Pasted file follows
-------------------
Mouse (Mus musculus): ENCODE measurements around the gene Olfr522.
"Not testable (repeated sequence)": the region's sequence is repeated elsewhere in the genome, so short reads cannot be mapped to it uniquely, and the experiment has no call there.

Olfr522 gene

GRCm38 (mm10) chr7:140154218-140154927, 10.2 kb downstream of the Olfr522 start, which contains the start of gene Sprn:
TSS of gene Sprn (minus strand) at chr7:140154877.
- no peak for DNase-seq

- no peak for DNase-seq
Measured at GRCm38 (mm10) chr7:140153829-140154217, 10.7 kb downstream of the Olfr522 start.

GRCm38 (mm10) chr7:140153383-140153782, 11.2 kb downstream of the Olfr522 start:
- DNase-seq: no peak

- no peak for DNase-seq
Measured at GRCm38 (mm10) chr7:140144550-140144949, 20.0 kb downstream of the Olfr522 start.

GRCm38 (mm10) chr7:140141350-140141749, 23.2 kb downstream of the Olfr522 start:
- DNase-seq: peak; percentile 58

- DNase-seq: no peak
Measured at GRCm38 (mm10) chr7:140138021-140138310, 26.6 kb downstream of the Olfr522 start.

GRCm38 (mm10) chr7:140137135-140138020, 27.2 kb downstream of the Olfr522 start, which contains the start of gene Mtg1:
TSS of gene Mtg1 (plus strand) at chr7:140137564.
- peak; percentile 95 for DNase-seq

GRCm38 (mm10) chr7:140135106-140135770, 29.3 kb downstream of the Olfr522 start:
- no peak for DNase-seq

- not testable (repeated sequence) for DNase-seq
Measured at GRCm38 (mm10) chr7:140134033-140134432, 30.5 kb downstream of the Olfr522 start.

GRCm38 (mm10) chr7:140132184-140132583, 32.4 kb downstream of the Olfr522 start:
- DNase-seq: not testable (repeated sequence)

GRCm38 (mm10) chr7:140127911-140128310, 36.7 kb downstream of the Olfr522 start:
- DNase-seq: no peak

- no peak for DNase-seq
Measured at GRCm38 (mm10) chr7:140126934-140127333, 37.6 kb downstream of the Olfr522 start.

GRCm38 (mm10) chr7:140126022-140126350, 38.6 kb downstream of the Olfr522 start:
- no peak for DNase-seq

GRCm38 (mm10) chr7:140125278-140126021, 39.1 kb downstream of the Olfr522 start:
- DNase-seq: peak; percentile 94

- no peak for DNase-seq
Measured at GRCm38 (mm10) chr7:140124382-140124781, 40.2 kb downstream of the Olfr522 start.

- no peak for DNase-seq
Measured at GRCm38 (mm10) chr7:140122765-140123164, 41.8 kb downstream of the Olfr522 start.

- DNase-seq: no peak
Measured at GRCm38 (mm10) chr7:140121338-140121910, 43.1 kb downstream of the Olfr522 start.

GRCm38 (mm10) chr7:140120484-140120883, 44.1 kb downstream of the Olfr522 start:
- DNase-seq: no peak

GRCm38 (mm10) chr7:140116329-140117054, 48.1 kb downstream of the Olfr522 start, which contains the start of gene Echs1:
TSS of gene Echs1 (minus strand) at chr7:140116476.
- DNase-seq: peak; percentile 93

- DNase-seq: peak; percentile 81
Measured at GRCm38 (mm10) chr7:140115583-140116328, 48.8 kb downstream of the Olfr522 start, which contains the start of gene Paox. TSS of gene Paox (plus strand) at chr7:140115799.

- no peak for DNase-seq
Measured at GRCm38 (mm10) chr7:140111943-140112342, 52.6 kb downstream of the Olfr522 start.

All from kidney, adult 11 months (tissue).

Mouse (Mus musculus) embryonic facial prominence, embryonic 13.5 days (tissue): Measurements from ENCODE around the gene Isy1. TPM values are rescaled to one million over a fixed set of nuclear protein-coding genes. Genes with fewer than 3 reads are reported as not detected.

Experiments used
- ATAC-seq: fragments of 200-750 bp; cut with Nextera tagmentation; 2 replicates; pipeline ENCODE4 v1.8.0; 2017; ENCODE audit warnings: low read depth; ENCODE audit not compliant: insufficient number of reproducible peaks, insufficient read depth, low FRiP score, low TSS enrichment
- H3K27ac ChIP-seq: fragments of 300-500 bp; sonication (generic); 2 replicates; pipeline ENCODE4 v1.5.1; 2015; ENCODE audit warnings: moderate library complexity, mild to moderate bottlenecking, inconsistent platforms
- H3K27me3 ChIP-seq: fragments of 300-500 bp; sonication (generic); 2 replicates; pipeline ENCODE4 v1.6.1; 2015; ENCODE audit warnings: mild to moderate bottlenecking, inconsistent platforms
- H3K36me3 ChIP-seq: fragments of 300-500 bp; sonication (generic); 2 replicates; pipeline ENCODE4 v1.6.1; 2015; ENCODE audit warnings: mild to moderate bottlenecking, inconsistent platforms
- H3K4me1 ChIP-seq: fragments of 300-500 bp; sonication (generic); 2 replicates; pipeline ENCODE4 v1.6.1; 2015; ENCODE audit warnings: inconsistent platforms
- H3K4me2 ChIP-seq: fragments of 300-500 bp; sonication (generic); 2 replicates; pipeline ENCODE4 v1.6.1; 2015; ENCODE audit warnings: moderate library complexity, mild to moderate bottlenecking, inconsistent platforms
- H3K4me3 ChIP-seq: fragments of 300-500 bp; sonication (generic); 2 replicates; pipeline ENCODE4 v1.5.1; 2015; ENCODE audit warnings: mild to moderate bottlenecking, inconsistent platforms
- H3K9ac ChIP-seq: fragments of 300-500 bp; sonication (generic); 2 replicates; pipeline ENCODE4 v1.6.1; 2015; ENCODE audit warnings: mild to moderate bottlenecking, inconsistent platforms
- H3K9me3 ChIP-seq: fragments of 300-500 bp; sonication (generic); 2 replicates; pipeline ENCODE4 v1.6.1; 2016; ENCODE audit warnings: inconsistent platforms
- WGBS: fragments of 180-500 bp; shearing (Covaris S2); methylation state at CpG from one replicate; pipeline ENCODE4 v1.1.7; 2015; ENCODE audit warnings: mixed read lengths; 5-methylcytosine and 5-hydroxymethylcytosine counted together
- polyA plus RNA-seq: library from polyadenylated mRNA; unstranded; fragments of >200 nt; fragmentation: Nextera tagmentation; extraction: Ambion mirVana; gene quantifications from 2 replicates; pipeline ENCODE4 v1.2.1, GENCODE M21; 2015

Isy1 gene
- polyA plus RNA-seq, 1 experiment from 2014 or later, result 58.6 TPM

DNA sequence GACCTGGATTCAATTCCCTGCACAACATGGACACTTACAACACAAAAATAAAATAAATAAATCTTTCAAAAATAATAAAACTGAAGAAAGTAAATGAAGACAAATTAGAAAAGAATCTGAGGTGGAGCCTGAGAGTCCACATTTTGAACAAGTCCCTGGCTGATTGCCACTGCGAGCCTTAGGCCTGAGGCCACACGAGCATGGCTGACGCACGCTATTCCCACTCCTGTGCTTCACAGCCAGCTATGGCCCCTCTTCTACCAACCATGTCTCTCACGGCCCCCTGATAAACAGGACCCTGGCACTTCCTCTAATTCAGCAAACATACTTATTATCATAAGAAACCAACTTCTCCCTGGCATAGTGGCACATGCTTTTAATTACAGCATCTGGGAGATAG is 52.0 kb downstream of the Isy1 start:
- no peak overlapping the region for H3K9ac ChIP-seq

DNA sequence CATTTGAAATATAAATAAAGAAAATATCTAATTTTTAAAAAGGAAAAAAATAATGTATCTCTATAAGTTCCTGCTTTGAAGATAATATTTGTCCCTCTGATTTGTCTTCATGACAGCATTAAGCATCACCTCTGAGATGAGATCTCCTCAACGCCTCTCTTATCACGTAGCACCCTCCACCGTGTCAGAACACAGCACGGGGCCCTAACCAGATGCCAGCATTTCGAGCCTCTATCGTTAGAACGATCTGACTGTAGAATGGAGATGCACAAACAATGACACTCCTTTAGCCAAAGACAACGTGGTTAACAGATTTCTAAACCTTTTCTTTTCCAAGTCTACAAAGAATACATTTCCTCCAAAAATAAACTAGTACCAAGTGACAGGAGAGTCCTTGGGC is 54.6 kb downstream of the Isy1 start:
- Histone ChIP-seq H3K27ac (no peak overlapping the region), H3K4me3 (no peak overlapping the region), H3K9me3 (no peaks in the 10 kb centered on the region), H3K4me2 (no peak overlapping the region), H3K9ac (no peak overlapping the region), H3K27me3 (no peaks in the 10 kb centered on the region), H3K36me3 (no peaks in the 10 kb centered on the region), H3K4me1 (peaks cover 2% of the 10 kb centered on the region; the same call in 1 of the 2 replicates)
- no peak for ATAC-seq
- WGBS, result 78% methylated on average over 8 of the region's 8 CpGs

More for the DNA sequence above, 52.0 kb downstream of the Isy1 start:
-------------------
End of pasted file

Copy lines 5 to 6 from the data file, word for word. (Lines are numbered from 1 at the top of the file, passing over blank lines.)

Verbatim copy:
TSS of gene Sprn (minus strand) at chr7:140154877.
- no peak for DNase-seq